Manipulating Runtime Thresholds with Object Groups
Devon Leann Wilson
Published On: January 8, 2018
Categories: SQL Sentry, SentryOne 1
One of my favorite things to do as a Solution Engineer at SentryOne is to partner with teams that are running a trial. Getting a glimpse in to other people’s worlds gives me a chance to field questions and explore features in ways that I wouldn’t have thought of on my own.
During one of these recent interactions, the lead DBA pointed out her maintenance and backup jobs on the Event Calendar. She commented that she was getting spammed with e-mail notifications and asked how she could manipulate the Runtime Thresholds for only those jobs. This is where Object Groups come in to play.
Object Groups provide a mechanism to define a special set of settings, conditions, and alerts for groups of objects that share logical commonalities outside of the Global/Site/Group/Instance hierarchical structure found in SentryOne.
Some examples are development, test, or reporting instances that span different sites enterprise-wide. Perhaps there’s a special interest in performance counter alerting on a particular list of databases across the environment.
There are an infinite number of use cases, so for this example, let’s say we want to group up our Log Backup jobs across our environment, and place some special conditions around them. Just imagine having to manually change the Runtime Threshold on every server for every database with Log Backups! Sufficiently depressed? By using the Object Groups feature, applying this kind of behavior is incredibly simple.
First, I’ll take you through setting up an Object Group, then we’ll explore manipulating Runtime Thresholds. If you have any questions, you can always leave a comment below, or request a demo.
Creating an Object Group
Locate the Object Groups icon in the Navigator, and with a right click, open the Object Groups Editor.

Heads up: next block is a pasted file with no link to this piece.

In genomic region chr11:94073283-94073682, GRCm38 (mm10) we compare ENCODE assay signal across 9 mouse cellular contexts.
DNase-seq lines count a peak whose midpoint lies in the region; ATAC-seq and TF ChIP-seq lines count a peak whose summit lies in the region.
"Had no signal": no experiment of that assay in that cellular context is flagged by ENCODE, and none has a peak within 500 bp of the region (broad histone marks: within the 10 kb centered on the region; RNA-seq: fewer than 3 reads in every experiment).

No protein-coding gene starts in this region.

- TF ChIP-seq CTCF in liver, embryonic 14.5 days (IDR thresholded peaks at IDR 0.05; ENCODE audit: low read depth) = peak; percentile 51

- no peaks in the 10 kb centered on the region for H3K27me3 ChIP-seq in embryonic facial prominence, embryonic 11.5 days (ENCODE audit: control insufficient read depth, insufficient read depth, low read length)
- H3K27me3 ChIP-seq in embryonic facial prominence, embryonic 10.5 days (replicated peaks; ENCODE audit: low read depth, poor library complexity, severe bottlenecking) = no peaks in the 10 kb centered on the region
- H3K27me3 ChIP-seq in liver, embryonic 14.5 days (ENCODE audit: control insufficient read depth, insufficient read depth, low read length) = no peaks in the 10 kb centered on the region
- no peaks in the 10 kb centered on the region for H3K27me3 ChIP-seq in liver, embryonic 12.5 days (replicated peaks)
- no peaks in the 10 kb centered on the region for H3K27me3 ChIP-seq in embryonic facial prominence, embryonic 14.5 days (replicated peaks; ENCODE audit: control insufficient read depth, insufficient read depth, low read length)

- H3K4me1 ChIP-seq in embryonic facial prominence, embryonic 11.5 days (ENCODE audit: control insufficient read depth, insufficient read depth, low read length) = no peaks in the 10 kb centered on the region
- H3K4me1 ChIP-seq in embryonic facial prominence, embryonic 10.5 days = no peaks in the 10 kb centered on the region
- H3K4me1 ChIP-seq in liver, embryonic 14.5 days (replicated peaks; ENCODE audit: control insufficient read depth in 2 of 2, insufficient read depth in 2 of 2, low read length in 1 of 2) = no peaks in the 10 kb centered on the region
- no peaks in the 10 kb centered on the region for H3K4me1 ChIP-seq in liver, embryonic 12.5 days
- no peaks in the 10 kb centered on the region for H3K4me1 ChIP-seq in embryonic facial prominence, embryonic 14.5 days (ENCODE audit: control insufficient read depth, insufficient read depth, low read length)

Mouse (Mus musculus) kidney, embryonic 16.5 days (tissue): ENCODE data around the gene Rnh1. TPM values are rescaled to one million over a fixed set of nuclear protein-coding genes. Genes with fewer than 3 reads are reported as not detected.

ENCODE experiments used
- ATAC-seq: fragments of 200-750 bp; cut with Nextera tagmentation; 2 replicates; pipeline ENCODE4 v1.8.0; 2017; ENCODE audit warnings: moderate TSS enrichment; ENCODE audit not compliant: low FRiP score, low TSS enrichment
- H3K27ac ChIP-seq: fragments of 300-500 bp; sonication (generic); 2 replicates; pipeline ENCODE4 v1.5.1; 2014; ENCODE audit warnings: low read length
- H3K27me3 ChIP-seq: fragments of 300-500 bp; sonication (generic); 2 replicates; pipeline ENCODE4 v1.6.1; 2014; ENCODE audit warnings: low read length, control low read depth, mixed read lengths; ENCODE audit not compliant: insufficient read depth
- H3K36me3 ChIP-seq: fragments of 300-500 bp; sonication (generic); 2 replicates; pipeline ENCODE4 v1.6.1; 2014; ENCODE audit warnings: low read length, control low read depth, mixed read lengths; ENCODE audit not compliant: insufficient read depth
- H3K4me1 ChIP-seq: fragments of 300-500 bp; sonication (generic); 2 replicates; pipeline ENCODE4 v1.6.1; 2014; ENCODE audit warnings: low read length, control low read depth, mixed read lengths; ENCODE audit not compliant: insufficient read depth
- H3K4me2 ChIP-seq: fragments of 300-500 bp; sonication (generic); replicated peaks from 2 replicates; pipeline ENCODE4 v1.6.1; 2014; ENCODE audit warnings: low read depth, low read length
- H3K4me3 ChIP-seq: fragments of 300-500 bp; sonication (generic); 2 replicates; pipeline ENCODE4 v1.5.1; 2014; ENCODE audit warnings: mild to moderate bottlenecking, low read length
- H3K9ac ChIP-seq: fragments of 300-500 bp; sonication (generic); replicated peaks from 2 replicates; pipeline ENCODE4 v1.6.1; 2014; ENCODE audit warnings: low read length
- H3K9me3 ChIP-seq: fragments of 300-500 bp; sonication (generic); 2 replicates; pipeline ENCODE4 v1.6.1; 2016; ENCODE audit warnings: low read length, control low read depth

Under the Group section, clicking Add will bring up a dialogue box where we can give our Object Group a name and description. In this case, we’ll choose “Selected group members only” since none of these jobs have children associated with them.
Once the shell of group has been created, it will show up in the Groups section. In the case where an object is a member of multiple groups, the group with the highest Evaluation Order supersedes all others and can be changed using the arrows to the right.
Adding Objects to the Group
Clicking Add under the Group Members pane reveals the Select Group Members dialog box where we can search for jobs containing the word “log” and choose which jobs to include in the group.
Defining Object Group Settings
The settings pane provides drop downs that pertain to the types of objects in our group. Because we’re dealing with SQL Agent jobs in this example, we can customize the Runtime Thresholds and Queuing behavior for this group by changing Defined to “True.”
In my original story, my client wanted to widen her Runtime Thresholds. We can do this by setting explicit durations, or use percentages of the job average runtimes, which is what I chose to do here. Before changing the settings on any Object Group, it’s a good habit to double check that our target Object Group is in bold text at the top of the Settings pane as shown below.
We can change the group we’re working on by opening the Navigator and clicking on a different group. As you can see from the ghosted text in the image above, it is possible to do more here. While Job Queuing is outside the scope of this blog post, you can ready more about it in our user guide.
Defining Object Group Alerts
Now that we’ve set up the group and defined our new Runtime Thresholds, we can implement conditions around them.
In the Conditions pane, under the drop down for General Conditions, choosing Add brings up the Actions Selector dialogue box. Here we can choose what kind to action we want to take in response to an issue with this group of jobs.
In this example, I’ve chosen a classic e-mail response. Because our goal here is to curtail the e-mail notifications rather than add to them or disable them, I’ve chosen “Override Inherited Actions” for the action behavior. However, it’s worth noting that you can select Combine with Inherited Actions or Disable as well.
From here, we can customize this e-mail response action further using Condition Settings, and Rulesets, but all of that is covered in more detail in Alec Pickup’s blog on Using the Email Alert Filter.
This was just a quick introduction to Object Groups, but please comment and let us know how you’ve used them in your environment!
Note: This post includes screenshots taken from SentryOne. If you are not yet using SentryOne visit this link for a free trial.
Devon Leann Wilson is a SQL Developer and PASS community volunteer with 7 years of SQL Server experience. She graduated with a degree in Actuarial Science from the University of Texas at Austin and has since worked on business intelligence projects, data governance, and data quality initiatives in the insurance sector. In her free time, she loves karaoke, bravo TV, and staring at puppies on Instagram.